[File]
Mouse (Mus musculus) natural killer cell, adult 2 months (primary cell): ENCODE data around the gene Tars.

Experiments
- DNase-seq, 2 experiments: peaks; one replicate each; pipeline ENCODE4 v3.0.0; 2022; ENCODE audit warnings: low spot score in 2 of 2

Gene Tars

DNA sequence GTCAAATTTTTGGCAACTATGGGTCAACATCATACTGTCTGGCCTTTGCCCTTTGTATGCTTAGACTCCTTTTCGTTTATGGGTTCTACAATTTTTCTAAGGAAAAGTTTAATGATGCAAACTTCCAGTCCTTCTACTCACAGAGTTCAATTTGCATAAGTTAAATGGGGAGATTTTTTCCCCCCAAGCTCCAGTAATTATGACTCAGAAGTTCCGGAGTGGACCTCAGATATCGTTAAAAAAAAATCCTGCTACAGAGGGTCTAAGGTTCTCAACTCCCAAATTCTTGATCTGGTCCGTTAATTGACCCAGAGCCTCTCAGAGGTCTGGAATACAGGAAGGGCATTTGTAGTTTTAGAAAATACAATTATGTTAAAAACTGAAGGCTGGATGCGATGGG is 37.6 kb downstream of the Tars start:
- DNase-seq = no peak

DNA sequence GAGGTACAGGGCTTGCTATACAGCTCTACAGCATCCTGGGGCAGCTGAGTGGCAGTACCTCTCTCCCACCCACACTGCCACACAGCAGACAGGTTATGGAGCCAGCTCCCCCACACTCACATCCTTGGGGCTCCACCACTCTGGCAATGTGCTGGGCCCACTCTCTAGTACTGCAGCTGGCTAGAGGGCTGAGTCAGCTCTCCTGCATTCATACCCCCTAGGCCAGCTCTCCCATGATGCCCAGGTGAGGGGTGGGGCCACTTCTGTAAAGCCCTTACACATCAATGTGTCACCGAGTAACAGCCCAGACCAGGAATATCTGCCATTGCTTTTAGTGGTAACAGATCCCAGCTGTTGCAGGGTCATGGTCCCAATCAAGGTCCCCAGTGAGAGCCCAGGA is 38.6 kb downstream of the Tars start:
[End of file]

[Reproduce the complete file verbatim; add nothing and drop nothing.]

Mouse (Mus musculus) natural killer cell, adult 2 months (primary cell): ENCODE data around the gene Tars.

Experiments
- DNase-seq, 2 experiments: peaks; one replicate each; pipeline ENCODE4 v3.0.0; 2022; ENCODE audit warnings: low spot score in 2 of 2

Gene Tars

DNA sequence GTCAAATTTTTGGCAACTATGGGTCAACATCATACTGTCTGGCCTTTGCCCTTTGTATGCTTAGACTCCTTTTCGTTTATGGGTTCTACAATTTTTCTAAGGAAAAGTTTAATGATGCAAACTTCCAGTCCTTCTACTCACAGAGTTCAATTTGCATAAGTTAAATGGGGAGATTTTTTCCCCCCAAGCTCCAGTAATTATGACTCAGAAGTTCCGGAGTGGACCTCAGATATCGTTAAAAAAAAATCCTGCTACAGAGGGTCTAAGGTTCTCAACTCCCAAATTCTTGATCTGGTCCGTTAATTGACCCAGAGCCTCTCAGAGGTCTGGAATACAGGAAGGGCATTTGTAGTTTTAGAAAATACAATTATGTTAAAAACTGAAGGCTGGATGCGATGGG is 37.6 kb downstream of the Tars start:
- DNase-seq = no peak

DNA sequence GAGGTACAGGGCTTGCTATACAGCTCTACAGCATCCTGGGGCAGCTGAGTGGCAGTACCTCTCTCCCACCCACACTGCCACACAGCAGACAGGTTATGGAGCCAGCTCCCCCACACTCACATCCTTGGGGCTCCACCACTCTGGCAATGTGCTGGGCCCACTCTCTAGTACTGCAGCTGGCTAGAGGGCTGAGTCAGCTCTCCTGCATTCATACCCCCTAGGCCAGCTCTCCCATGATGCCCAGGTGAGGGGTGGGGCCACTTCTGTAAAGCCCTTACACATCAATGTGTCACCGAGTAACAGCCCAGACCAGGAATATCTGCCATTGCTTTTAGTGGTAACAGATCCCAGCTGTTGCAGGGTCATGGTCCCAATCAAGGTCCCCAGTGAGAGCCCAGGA is 38.6 kb downstream of the Tars start: